How Georgie found the power of movement to be a medicine for her mental wellbeing


I write this having just completed a brutal hilly 66 mile cycle to add to yesterday’s 2.4 mile sea swim. Tomorrow, I will run a 10K with my parents (first timers), all part of Tenby Long Course weekend.

Over the last 15 months exercise has become very important to me and as someone who suffers from a mental illness it has become an excellent form of therapy. Tenby is a special place to me; it is where I grew up, and even though I no longer live here it is where I call home. Taking part in the 3 events over the 3 days is significant in many ways. Last year I signed up to do the swim, bike (112 miles) and the half marathon, when my head was in a dark place.

I had just been promoted to temporary Inspector after 15 years as a Detective Sergeant with South Wales Police, however I had also recently failed IVF treatment earlier in the year, and my marriage was falling apart. I was ploughing all of my energy into getting a substantive promotion, however in March 2016 I did not get through the Inspector interview process. I already saw myself as a failure with the IVF and marriage, and for me this felt like the final straw. I spoke to my GP and was signed off work, initially with exhaustion, but this later changed to depression, stress and anxiety. I was horrified to be taking time off work and only thought it would be for a week or two. How wrong was I? I write this 15 months later having only  recently returned to work.

I did not want to spend time at home and I isolated myself from friends and family – exercise became my way out and I signed up for the Tenby Long Course weekend. I put myself on a strict training plan, and spent hours in the gym, pool and out on the roads – it became an obsession, and addiction and maybe now, looking back, I see this as a form of self-harm. At the event itself I fought against myself to complete the distances – I was angry and annoyed with myself when I opted for the shorter 66 mile bike ride over the 112 mile distance on the day.

Now I can see that I had not failed.

In the summer of 2016 I responded to an advert looking for people who wanted to take part in a BBC documentary about exercise and mental health, with the goal of running the 2017 Virgin Money London Marathon. When I was invited to be part of the documentary, my life began to change.

I began a structured training programme under the watchful eye of the coaches. I began to look at exercise differently and started to enjoy it again. Instead of spending hours training, I concentrated on core exercises and running technique. I also began talking openly about what I had gone through and how I was feeling – not only to the camera crew, but also to my family and friends.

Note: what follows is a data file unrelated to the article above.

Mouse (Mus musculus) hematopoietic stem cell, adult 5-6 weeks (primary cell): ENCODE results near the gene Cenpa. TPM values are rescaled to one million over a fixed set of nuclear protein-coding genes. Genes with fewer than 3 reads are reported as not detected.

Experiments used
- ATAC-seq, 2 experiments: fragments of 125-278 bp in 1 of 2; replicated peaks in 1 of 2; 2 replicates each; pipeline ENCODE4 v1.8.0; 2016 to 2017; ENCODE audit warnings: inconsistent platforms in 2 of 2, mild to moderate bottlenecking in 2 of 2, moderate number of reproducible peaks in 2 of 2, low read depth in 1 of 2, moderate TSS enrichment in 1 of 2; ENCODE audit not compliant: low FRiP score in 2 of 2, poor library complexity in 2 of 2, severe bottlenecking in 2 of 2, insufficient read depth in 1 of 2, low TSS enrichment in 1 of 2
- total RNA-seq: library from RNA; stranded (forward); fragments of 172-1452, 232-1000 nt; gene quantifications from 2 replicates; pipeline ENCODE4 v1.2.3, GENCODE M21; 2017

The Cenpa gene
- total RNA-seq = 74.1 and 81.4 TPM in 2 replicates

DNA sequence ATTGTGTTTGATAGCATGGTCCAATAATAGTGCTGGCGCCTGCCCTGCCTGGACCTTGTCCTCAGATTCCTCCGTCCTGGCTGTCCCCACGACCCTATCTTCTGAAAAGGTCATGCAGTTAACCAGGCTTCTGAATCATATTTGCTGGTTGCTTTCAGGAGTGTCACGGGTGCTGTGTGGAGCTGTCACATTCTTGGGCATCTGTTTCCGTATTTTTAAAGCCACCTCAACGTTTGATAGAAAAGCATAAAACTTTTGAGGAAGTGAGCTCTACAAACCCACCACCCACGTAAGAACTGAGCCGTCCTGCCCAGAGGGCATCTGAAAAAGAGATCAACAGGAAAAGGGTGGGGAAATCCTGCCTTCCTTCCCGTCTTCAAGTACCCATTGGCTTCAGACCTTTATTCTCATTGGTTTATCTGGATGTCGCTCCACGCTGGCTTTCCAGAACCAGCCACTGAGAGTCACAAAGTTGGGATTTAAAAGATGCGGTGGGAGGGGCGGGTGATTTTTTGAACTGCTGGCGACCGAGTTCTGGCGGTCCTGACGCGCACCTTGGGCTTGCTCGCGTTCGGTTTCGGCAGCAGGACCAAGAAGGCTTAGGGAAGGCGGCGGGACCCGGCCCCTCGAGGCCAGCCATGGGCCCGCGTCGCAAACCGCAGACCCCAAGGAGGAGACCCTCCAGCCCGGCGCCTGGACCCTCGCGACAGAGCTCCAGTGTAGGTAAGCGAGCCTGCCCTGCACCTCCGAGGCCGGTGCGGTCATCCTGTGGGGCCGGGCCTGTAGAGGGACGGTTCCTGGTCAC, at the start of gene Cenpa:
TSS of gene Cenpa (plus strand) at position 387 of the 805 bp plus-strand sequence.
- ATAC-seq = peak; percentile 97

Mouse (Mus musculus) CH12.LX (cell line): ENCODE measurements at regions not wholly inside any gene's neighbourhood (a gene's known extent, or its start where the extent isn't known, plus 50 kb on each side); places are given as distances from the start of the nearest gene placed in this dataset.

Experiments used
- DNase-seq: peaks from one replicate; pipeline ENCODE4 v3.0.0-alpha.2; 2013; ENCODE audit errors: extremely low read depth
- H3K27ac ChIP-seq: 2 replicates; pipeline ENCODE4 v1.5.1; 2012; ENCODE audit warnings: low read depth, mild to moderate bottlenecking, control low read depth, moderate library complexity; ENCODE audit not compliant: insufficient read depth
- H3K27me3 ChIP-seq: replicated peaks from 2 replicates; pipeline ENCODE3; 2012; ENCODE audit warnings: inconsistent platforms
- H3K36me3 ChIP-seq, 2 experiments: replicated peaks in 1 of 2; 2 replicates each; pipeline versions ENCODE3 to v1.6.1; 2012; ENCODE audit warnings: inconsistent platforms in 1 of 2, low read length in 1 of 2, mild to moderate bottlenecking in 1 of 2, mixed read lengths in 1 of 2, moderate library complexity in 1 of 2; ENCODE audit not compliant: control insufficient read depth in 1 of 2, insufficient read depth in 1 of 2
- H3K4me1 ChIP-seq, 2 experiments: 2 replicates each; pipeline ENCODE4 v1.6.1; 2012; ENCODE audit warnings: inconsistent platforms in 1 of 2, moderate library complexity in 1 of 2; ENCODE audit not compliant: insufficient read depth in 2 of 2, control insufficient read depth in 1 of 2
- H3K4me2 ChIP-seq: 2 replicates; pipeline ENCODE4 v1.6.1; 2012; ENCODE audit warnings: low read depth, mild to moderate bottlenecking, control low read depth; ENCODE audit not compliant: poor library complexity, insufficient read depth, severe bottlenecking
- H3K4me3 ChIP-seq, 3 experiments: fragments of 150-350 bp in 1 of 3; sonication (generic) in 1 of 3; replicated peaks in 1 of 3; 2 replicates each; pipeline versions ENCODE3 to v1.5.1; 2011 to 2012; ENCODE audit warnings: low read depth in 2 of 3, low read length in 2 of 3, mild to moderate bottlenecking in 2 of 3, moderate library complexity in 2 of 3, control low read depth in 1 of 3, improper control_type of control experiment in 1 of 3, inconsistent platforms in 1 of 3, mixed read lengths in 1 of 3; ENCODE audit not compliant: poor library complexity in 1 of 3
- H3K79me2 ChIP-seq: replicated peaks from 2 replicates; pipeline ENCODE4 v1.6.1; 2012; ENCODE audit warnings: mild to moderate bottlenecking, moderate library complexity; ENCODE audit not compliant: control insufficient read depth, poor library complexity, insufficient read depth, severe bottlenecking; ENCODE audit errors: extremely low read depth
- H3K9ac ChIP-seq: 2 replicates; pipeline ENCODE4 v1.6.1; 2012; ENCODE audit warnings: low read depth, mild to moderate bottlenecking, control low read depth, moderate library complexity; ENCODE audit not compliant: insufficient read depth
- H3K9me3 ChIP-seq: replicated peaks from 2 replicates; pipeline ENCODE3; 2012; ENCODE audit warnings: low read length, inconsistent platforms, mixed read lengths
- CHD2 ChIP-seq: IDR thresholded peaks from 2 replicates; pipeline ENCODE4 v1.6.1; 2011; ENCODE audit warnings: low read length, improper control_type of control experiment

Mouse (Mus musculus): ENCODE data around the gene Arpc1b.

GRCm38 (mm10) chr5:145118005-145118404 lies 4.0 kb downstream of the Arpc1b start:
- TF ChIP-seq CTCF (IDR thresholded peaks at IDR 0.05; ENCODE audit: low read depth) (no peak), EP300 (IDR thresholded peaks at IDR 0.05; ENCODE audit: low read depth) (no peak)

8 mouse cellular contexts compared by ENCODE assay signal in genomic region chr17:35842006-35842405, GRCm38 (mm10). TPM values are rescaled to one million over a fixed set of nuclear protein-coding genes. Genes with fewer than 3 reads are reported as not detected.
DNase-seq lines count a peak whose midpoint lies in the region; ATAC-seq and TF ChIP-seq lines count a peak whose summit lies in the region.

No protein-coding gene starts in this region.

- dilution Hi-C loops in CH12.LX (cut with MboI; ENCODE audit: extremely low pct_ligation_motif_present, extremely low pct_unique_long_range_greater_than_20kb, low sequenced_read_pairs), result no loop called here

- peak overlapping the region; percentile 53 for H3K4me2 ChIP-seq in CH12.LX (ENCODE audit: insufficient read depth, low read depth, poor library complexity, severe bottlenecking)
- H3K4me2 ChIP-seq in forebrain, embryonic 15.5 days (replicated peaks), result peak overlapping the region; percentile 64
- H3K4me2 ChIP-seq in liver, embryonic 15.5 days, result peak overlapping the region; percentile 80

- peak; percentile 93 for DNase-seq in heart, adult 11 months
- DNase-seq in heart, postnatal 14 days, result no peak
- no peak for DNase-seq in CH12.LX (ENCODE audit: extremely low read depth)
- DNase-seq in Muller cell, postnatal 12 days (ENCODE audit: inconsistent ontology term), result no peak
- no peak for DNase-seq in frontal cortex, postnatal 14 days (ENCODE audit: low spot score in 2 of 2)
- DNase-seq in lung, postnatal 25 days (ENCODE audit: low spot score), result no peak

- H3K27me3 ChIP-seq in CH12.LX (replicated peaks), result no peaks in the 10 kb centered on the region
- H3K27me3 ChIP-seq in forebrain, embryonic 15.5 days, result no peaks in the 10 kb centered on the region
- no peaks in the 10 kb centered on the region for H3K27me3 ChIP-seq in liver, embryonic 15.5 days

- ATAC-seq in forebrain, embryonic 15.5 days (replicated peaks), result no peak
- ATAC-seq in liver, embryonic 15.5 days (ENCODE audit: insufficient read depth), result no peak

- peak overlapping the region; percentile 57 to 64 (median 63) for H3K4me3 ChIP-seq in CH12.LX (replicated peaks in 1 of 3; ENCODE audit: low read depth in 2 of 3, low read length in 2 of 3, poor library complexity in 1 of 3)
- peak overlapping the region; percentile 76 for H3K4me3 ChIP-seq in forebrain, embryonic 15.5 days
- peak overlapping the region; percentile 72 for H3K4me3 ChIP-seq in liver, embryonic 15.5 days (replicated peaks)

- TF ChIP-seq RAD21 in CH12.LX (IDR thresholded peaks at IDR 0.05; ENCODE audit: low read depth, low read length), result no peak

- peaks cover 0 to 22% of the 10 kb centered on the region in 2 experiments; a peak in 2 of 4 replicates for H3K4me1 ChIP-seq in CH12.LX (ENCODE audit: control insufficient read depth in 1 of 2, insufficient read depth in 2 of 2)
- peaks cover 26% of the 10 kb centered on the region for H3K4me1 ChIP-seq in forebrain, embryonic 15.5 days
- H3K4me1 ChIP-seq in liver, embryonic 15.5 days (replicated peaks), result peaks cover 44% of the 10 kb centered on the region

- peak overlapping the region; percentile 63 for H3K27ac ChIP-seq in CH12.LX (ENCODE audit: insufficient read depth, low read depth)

I found both exercise and talking to be therapeutic for me and have become very passionate about both.

Completing the London marathon was one of the best days of my life. It was a huge sense of achievement as at one point I thought I would never be able to run again.

People who knew me kept asking what time would I do it in, but for me, this run was not about the finishing time, it was not about being unkind to myself and pushing hard, it was simply about getting around with a smile on my face, and having fun with others.

That is exactly what I did. I was running with some fantastic people, raising money for Heads Together and crossing the line of the London marathon with my team mates was truly remarkable.

Along this journey I have met some incredible people. I will never forget the lovely words said to me by The Duke and Duchess of Cambridge and Prince Harry. The compassion and understating from Nick Knowles and the others who were part of Mind Over Marathon. I seriously owe these guys my life.

That brings me back to the significance of today. Today, once again, I didn’t complete the full 112 miles on the bike – instead, as I did last year, I opted for the 66 mile route. Twelve months ago, I beat myself up over this, but today, I’m celebrating my achievements. Tomorrow, I will be on the start line with my parents who will take part in their first 10k, inspired by my achievements and Mind over Marathon. I will be running alongside them, not going for time but just having some fun.The power of movement is a tremendous medicine.